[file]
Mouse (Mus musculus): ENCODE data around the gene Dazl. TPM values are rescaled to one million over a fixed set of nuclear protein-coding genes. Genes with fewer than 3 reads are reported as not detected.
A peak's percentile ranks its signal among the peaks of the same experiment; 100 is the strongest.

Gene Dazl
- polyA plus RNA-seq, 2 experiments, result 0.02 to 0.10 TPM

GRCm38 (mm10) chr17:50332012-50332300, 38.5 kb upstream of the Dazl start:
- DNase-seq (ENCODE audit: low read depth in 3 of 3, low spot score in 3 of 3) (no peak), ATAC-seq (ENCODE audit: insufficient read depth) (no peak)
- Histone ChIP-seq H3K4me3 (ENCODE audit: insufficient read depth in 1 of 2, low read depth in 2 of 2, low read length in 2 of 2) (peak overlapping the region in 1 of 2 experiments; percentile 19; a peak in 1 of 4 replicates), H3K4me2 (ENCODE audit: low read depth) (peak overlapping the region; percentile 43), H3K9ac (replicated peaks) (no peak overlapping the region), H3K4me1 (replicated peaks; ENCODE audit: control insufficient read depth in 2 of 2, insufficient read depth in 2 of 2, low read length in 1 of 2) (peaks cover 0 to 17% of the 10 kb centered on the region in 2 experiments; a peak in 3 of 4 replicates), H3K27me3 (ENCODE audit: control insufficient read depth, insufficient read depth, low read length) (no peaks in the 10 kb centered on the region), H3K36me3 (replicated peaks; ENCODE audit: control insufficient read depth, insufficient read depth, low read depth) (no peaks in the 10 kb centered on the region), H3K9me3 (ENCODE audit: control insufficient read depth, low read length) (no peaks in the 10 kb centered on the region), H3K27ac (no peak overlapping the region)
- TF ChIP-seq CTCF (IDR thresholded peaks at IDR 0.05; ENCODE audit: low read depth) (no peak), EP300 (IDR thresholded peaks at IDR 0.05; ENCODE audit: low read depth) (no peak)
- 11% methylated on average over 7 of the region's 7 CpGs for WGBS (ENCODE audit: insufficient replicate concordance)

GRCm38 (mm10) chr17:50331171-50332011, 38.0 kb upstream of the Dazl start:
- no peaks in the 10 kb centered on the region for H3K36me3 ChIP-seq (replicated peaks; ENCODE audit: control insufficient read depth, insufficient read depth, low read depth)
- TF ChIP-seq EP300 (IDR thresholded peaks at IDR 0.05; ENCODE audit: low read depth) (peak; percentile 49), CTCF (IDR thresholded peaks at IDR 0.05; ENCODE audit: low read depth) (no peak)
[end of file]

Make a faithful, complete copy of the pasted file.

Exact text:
Mouse (Mus musculus): ENCODE data around the gene Dazl. TPM values are rescaled to one million over a fixed set of nuclear protein-coding genes. Genes with fewer than 3 reads are reported as not detected.
A peak's percentile ranks its signal among the peaks of the same experiment; 100 is the strongest.

Gene Dazl
- polyA plus RNA-seq, 2 experiments, result 0.02 to 0.10 TPM

GRCm38 (mm10) chr17:50332012-50332300, 38.5 kb upstream of the Dazl start:
- DNase-seq (ENCODE audit: low read depth in 3 of 3, low spot score in 3 of 3) (no peak), ATAC-seq (ENCODE audit: insufficient read depth) (no peak)
- Histone ChIP-seq H3K4me3 (ENCODE audit: insufficient read depth in 1 of 2, low read depth in 2 of 2, low read length in 2 of 2) (peak overlapping the region in 1 of 2 experiments; percentile 19; a peak in 1 of 4 replicates), H3K4me2 (ENCODE audit: low read depth) (peak overlapping the region; percentile 43), H3K9ac (replicated peaks) (no peak overlapping the region), H3K4me1 (replicated peaks; ENCODE audit: control insufficient read depth in 2 of 2, insufficient read depth in 2 of 2, low read length in 1 of 2) (peaks cover 0 to 17% of the 10 kb centered on the region in 2 experiments; a peak in 3 of 4 replicates), H3K27me3 (ENCODE audit: control insufficient read depth, insufficient read depth, low read length) (no peaks in the 10 kb centered on the region), H3K36me3 (replicated peaks; ENCODE audit: control insufficient read depth, insufficient read depth, low read depth) (no peaks in the 10 kb centered on the region), H3K9me3 (ENCODE audit: control insufficient read depth, low read length) (no peaks in the 10 kb centered on the region), H3K27ac (no peak overlapping the region)
- TF ChIP-seq CTCF (IDR thresholded peaks at IDR 0.05; ENCODE audit: low read depth) (no peak), EP300 (IDR thresholded peaks at IDR 0.05; ENCODE audit: low read depth) (no peak)
- 11% methylated on average over 7 of the region's 7 CpGs for WGBS (ENCODE audit: insufficient replicate concordance)

GRCm38 (mm10) chr17:50331171-50332011, 38.0 kb upstream of the Dazl start:
- no peaks in the 10 kb centered on the region for H3K36me3 ChIP-seq (replicated peaks; ENCODE audit: control insufficient read depth, insufficient read depth, low read depth)
- TF ChIP-seq EP300 (IDR thresholded peaks at IDR 0.05; ENCODE audit: low read depth) (peak; percentile 49), CTCF (IDR thresholded peaks at IDR 0.05; ENCODE audit: low read depth) (no peak)